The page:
It took a lot of baby steps and patience to transform Maddie from a terrified, snarling dog that huddled in the corner of her kennel at the Patti Dale Animal Shelter to the friendly, outgoing canine companion that today completes the Clemett family.
Maddie is one of the many Furry Tail Ending success stories to come out of Langley Animal Protection Society over the past few years.
"If you met Maddie today, you would never guess how uncomfortable she used to be around people," explained LAPS trainer Gwen Fitzsimmons.
"When a gentleman found her wandering loose in Langley, he brought her to LAPS. At first, Maddie avoided all contact with people," Fitzsimmons explained, noting the dog was brought into the shelter in November 2010.
Initially, this lab-pit bull cross was described as fearful but otherwise physically healthy pup. She refused treats and growled at LAPS staff when they approached.
"It was hard for this dog to trust," Fitzsimmons said. "But little by little, Maddie began to come out of her shell."
The LAPS trainer explained how she spent a lot of one-on-one time with Maddie to first gain her trust then extended the dog's circle of friends to include other LAPS staff.
"She started greeting staff with a whole body wag and lots of kisses, and we began to see what kind of dog Maddie could become," Fitzsimmons said.
Unfortunately, her new bonds still didn't transfer to strangers.
"Maddie was still very nervous around people, even if they stayed across the room," the trainer said, explaining how she went to work associating meeting new people with treats and fun for the dog believed to be less than a year when she came into the shelter as a stray.
"We took baby steps," Fitzsimmons said, "rewarding Maddie for every positive interaction no matter how small. Over time, the dog learned that strangers mean treats and walks and other fun things."
Finally, after an intense training program, Maddie was ready to be adopted. But finding the right family could take some time.
Melissa and Chris Clemett were still recovering from the loss of their last dog, Axel, who had died six months earlier of liver failure.
They didn't have any immediate plans to adopt, but Melissa saw a picture of Maddie and a few other adoptable dogs on the LAPS website (www.lapsbc.ca) and the couple decided to drive out to LAPS to take a look.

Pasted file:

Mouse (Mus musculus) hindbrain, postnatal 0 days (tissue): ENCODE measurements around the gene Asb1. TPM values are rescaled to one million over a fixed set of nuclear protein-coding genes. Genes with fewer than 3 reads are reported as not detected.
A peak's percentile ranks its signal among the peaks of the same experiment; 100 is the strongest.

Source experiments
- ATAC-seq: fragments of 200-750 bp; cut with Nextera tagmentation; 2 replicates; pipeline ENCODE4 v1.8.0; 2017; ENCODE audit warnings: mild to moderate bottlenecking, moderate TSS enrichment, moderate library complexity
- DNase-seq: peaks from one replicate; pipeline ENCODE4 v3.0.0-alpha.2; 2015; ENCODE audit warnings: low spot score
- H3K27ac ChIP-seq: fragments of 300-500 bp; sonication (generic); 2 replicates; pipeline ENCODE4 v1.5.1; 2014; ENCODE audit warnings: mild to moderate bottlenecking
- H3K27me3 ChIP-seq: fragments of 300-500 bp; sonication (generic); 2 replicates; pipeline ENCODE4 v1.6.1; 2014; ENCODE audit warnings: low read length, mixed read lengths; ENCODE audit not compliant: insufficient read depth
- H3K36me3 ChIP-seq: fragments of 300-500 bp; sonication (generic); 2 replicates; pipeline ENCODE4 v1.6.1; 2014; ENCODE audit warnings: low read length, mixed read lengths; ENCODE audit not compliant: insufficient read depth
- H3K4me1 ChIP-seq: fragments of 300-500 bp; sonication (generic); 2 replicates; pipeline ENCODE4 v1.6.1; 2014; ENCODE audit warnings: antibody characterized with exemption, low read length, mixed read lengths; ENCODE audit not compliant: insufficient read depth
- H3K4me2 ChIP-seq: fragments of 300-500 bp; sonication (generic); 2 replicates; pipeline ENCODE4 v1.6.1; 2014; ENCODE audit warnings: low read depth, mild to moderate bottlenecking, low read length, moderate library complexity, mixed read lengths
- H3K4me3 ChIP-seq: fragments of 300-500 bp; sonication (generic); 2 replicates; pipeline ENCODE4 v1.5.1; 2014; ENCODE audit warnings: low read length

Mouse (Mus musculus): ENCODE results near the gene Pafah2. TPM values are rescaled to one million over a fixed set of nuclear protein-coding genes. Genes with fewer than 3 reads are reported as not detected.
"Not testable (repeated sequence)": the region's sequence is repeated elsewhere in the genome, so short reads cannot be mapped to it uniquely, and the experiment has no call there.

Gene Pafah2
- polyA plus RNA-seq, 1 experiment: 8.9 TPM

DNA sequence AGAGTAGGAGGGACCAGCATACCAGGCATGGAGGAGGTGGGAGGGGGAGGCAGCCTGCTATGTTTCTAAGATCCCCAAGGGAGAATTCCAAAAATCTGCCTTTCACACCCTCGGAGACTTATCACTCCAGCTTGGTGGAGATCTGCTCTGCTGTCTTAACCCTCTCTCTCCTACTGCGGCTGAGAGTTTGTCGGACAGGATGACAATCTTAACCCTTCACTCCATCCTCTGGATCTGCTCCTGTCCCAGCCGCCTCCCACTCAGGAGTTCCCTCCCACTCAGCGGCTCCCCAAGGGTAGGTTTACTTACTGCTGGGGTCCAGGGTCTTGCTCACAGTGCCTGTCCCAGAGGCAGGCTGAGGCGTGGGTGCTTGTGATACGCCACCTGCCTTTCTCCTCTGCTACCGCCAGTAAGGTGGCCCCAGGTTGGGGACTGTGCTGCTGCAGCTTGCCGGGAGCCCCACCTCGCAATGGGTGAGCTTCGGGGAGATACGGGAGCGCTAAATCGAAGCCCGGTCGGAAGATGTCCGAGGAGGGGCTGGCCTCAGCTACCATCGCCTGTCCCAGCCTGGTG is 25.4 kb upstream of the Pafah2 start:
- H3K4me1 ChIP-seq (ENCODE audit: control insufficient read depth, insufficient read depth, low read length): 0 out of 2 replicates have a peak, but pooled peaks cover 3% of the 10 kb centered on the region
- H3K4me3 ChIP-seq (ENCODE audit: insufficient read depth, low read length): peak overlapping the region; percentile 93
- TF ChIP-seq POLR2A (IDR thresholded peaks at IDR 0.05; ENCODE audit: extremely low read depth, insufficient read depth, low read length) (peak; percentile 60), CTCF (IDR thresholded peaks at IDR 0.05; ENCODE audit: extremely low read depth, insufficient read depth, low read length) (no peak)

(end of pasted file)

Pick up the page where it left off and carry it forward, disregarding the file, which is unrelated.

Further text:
Maddie clearly knew a good thing when she sees it, Fitzsimmons said. "Because when the Clemetts arrived, she turned on the charm, showing off her affectionate, energetic personality to its best advantage.
Although Melissa had their hearts set on a bigger dog, Chris fell in love with a brindle marked pup named Maddie. They took her and a few other LAPS dogs out for a walk in the paths behind Patti Dale Animal Shelter, went home and talked about it. Returned to visit Maddie again, and quickly agreed to take her home.
Exactly 143 days after she was brought to LAPS, Maddie was adopted, becoming a permanent member of the Clemett family on April 19, 2011.
"She's so cute and so affectionate," Melissa said.
Admittedly, it took Maddie about a month to settle into her new home.
She and the resident cat, Leroy, had to establish some ground rules, but are now great friends.
"She's good with people, other dogs, and gets along with our cat," Melissa said.
In fact, the pair is almost inseparable, spending much of its time sleeping and playing together in their Fort Langley yard.
"Shy little Maddie is now boisterous and outgoing," Fitzsimmons said.
She keeps active with daily walks, the odd game of fetch and playtime with children and other dogs.
"Her favourite toys are a softball, a deflated soccer ball, and a blue stuffed rabbit. She loves splashing around in the river at Derby Reach Park, although she hasn't yet expanded her skill set to include swimming," Fitzsimmons said.
Maddie's having the time of her life, especially since she's never short of love or cookies.
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